Gun-Shy

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Divorce and adultery were never funnier than they are in Salt Lake Acting Company’s production of “Gun-Shy.”

There are two couples. First is the controlling Evie (Kathryn Atwood) and luckless Carter (Kurt Proctor). Both are recently divorced; Evie’s ex-husband is Duncan (Richard Scott), who is currently seeing the much-younger Caitlin (Carolyn Stone) — and in fact was seeing her even before he divorced Evie, though Evie doesn’t know that.

Through a series of short, comical vignettes, we learn that Carter and Evie want to have a child, but must do so through in-vitro fertilization, due to Carter’s low sperm count. His self-esteem is low, too, as his ex-wife never told him until much later that their baby was not his; furthermore, he is stabbed, shot and fractures his ankle over the course of the play, among other indignities.

We also see that Caitlin enjoyed her relationship with Duncan much better when she was “the other woman.” Now that they’re alone, the excitment is gone.

Evie and Duncan had a son, Jack, and share custody. Trouble is, Evie wants to relocate to the west coast to be with Carter. Now all she has to do is convince Duncan and Caitlin to move there too.

The second act takes place at Duncan’s home, where the four are snowed in and forced to deal with each other. These are people who do not mince words, and the awkwardness is as funny as you’d imagine it to be.

“How can we be good for each other?” Evie asks Carter. “There are so many things wrong with you.”

Or Duncan’s remark to Caitlin, telling her that if they break up, they will NOT remain friends: “When I break up with someone, I want them to die.”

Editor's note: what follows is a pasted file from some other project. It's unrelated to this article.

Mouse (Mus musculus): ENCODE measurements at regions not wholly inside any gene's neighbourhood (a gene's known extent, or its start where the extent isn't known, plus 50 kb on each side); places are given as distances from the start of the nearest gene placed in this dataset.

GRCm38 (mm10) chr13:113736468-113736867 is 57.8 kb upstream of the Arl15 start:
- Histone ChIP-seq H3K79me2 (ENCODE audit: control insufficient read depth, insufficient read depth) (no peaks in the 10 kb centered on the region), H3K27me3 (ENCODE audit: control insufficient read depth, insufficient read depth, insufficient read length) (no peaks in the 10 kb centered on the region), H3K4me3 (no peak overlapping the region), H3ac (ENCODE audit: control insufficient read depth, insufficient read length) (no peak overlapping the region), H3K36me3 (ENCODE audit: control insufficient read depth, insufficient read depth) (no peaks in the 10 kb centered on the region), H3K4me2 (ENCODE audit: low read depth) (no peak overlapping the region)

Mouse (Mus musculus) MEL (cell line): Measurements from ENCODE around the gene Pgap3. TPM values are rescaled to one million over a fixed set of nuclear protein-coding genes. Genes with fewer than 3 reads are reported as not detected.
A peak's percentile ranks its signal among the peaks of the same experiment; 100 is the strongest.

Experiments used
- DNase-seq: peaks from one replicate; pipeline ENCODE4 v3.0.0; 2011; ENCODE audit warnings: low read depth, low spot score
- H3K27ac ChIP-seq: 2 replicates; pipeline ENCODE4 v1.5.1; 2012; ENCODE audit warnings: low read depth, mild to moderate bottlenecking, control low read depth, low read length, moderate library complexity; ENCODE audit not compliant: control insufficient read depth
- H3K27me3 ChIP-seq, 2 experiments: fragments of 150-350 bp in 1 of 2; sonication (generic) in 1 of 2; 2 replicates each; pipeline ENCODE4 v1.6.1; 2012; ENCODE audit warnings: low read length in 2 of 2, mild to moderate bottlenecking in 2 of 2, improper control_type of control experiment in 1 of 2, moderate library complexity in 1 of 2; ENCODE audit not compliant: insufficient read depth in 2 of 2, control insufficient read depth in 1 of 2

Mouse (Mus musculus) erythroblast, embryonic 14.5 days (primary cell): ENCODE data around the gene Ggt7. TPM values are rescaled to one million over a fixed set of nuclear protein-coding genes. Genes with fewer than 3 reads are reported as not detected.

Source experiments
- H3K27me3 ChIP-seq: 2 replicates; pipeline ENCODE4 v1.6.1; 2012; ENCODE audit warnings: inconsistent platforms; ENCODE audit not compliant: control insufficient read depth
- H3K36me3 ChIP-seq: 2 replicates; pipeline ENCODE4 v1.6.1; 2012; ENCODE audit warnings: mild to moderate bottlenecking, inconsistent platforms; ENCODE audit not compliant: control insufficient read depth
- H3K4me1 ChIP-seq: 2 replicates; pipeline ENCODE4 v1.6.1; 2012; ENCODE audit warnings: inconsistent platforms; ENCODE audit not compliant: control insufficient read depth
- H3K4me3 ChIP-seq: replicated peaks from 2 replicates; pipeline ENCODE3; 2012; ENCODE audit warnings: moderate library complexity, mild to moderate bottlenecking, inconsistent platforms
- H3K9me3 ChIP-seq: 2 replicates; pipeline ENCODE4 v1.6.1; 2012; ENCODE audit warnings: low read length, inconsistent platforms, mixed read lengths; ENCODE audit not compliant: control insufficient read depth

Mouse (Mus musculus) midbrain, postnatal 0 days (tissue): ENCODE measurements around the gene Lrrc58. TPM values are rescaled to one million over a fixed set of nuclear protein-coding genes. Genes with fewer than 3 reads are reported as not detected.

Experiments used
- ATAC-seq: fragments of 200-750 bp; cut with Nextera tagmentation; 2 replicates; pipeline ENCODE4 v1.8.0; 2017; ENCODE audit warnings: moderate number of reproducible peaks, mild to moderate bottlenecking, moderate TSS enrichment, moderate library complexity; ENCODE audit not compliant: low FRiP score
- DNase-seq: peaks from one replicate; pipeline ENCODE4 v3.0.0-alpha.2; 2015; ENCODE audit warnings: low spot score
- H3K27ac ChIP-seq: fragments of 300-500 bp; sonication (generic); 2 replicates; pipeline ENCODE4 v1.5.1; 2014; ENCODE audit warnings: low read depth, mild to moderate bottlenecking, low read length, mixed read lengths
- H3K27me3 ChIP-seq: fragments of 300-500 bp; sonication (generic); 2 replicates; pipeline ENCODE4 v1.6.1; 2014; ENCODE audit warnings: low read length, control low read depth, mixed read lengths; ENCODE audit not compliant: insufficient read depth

Or this exchange between Evie and Carter. Evie: “Is that an apology.” Carter: “I don’t owe you an apology. But if you think I do, that was it.”

Witty, snarky dialogue like that keeps the play moving, pointing out the absurdities in break-ups, and ending in a way that is comical, yet surprisingly not dark (considering the play’s edginess up to that point).

The style of keeping the scenes short, punctuating them with blackouts and quick set changes, works well — except in a few cases, when comic momentum is just picking up, and suddenly the play, forced to stick to its format, has to end the scene and move on.

All performers are exceptional, with Kathryn Atwood’s Evie really standing out as a woman you don’t mess with, but whom you can’t help falling in love with. Kurt Proctor is also very funny as the much put-upon Carter, especially when he’s saying exactly the wrong thing, as when he first meets Duncan: “So … Evie tells me you’re an alcoholic?”

I am aware that "snarky" is a word used only by newspaper writers and never in actual conversation, but I don't care. I like it.

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